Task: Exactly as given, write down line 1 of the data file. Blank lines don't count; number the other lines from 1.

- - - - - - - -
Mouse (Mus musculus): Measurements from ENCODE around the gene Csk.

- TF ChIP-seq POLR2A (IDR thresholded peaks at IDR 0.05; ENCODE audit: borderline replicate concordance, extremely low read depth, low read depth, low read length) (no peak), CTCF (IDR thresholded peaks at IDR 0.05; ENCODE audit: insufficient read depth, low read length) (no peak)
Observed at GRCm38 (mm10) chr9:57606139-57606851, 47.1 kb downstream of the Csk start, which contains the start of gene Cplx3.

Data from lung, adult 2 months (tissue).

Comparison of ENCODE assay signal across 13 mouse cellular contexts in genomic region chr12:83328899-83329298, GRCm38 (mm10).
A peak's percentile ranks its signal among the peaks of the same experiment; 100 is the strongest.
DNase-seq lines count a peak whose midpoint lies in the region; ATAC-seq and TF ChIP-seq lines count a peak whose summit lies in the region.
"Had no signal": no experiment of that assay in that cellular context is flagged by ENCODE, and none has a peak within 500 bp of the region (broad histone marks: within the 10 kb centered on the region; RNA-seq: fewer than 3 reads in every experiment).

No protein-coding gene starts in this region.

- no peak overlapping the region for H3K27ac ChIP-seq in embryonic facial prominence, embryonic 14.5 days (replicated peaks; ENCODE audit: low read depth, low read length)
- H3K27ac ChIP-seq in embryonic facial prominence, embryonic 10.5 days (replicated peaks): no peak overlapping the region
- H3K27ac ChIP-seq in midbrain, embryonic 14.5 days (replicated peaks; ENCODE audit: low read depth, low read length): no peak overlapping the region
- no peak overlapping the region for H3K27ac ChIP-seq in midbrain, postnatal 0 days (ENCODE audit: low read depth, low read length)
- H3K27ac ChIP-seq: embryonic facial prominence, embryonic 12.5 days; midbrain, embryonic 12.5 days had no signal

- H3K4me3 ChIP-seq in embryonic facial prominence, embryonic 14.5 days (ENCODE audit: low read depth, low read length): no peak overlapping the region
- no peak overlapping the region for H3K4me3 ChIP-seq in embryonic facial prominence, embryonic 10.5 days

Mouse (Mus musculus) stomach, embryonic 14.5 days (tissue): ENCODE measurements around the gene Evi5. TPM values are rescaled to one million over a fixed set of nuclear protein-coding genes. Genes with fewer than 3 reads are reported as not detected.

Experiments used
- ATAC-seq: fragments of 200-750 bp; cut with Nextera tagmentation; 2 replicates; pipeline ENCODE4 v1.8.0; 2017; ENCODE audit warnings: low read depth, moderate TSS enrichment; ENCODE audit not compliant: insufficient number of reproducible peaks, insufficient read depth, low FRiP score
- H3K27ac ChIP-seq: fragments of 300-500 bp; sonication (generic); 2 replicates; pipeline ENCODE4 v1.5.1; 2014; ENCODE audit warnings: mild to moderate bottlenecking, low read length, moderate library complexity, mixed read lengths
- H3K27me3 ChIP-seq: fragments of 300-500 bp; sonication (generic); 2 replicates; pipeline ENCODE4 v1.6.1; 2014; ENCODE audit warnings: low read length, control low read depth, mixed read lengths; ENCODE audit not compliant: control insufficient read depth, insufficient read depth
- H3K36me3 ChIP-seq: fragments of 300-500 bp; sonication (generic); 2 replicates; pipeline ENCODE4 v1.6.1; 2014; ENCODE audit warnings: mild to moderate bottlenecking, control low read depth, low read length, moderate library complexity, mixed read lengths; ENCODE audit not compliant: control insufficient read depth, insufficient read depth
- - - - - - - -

Mouse (Mus musculus): Measurements from ENCODE around the gene Csk.